How to halve your cable/broadband bill

Summary:Another day, another Comcast broadband outage. It has been that way for nearly three weeks.

Another day, another Comcast broadband outage.

It has been that way for nearly three weeks. Right around mid-morning EST my Internet access from Comcast croaks. I made at least 5 service calls with my annoyance levels increasing each time. Comcast dropped notes on doorsteps around New Year's Day informing customers they were upgrading the network and there may be sporadic outages--for a week.

Yeah right. Recent outages were way more than sporadic. Instead of upgrading its network, Comcast has been fixing it. With each outage, my desire to jump to Verizon's FiOS service, which offers more speed for the same money as cable, rose. Verizon has been laying fiber optic lines throughout my neighborhood and once those pipes are lit up FiOS service will be available. I'm also likely to ditch Comcast once FiOS is fired up.

But since FiOS won't be available in my neighborhood until at least March--Verizon says it lays the fiber optic lines and then works backward to its central offices--I needed to get by with Comcast. The solution: Gripe about my bill and try to get a break.

Let's face it: $124 a month ($42.95 for high-speed Internet) is a lot to pay for a service that croaks during crunch time. I wasn't a lunatic--only because I had a wireless card as Internet backup--but noted I wanted "a break on my bill."

"Let's see what I can do with promotions," says the customer service rep.

After holding a bit, he comes back with $9.99 for cable access for three months--just enough for me to see if Comcast stabilizes its network--and a substantial discount on basic and standard digital TV service. Once the math is done--factoring ridiculous fees and taxes--my bill will be at least half what it is now.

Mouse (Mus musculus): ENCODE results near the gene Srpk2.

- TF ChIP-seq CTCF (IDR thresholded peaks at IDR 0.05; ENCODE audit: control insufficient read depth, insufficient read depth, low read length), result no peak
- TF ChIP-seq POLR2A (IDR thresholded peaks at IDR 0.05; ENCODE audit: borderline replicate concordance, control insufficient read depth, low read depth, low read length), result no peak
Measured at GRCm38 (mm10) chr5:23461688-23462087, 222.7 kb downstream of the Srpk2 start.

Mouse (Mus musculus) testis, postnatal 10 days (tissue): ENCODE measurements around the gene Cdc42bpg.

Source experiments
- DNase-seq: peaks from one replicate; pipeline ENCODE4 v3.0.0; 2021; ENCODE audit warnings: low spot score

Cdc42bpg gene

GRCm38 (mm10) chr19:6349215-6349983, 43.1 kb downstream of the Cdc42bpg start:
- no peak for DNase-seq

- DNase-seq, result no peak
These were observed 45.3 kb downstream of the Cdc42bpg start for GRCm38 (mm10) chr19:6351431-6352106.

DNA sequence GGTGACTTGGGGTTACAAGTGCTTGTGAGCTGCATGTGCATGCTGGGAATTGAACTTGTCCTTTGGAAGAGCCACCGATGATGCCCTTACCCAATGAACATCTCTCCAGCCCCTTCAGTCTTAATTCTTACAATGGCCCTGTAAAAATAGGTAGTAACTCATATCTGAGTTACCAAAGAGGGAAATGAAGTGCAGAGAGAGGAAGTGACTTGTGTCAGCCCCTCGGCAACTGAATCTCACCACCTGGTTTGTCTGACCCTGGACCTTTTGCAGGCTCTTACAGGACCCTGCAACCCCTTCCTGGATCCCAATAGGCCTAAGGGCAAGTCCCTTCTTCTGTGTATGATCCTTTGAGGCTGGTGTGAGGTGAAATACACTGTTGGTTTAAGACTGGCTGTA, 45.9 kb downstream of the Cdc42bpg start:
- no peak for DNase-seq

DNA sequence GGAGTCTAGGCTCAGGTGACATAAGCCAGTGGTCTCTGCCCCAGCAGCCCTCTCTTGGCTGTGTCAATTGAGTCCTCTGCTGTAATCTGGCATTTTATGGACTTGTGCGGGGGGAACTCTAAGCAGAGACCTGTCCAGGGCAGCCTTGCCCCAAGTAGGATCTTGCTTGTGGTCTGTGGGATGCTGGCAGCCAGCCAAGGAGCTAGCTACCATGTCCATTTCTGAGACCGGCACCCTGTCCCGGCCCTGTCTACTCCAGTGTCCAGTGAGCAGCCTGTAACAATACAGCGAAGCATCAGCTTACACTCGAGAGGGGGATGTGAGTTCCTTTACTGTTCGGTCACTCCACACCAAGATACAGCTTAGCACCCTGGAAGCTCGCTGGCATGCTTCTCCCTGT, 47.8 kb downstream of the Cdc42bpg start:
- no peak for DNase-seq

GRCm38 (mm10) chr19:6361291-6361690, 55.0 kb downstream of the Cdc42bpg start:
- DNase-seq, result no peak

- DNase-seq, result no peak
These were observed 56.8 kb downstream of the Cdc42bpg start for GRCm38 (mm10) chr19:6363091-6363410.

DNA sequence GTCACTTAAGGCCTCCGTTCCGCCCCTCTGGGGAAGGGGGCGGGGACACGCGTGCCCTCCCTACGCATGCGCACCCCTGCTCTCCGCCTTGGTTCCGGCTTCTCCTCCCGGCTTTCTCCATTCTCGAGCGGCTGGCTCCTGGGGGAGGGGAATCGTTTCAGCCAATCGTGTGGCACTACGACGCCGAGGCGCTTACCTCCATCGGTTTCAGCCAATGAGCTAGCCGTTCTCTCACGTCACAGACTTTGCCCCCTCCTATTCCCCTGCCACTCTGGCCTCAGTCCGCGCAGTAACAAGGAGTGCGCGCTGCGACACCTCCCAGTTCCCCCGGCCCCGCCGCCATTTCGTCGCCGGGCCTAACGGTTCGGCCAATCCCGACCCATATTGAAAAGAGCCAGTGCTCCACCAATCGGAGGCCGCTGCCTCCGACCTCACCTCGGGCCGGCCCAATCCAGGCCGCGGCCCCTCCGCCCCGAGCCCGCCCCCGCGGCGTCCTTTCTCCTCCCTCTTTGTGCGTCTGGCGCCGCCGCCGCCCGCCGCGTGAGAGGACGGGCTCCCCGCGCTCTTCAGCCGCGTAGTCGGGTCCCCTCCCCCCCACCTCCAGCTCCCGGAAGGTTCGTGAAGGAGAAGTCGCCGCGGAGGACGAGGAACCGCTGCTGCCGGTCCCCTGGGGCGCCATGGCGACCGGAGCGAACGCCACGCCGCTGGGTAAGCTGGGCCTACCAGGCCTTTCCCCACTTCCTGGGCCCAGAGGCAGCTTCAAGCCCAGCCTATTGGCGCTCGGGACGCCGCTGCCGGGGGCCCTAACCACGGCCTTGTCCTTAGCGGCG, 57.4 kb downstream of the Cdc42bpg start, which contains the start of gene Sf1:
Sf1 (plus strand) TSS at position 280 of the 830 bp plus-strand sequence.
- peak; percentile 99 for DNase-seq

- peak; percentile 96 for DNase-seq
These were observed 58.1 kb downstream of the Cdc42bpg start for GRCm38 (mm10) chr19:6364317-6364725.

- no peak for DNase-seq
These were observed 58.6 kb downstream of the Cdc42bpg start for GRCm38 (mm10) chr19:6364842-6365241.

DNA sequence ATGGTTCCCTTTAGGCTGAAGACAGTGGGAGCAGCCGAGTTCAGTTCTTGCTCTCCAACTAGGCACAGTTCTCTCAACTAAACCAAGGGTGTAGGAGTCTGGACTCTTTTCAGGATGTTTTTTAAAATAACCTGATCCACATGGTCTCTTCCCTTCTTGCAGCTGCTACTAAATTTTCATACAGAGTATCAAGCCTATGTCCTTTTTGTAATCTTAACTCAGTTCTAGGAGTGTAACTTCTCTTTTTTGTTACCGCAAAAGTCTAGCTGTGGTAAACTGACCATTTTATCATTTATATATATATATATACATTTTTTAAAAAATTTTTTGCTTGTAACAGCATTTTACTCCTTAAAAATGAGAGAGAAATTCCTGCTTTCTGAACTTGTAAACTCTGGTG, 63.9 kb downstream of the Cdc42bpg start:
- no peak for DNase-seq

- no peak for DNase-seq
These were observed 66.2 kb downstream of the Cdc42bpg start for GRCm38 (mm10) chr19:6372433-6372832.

The moral of this tale: Comcast is hearing Verizon's footsteps in areas where they will compete head to head. My hunch is Comcast wouldn't be sweating its network in my neighborhood if Verizon wasn't laying bright orange lines everywhere. Meanwhile, Verizon will have the speed edge--50 Mbps to the home. And speed kills.

Comcast knows all about this changing landscape--and it'll only get worse once Verizon rolls out TV service--so it'll cut deals. It's important that Comcast holds customers so it can potentially sell them phone service. Bottom line: If you have a genuine gripe call up your soon-to-be-challenged cable provider and cut a deal.

Topics: Verizon

About

Larry Dignan is Editor in Chief of ZDNet and SmartPlanet as well as Editorial Director of ZDNet's sister site TechRepublic. He was most recently Executive Editor of News and Blogs at ZDNet. Prior to that he was executive news editor at eWeek and news editor at Baseline. He also served as the East Coast news editor and finance editor at CN... Full Bio

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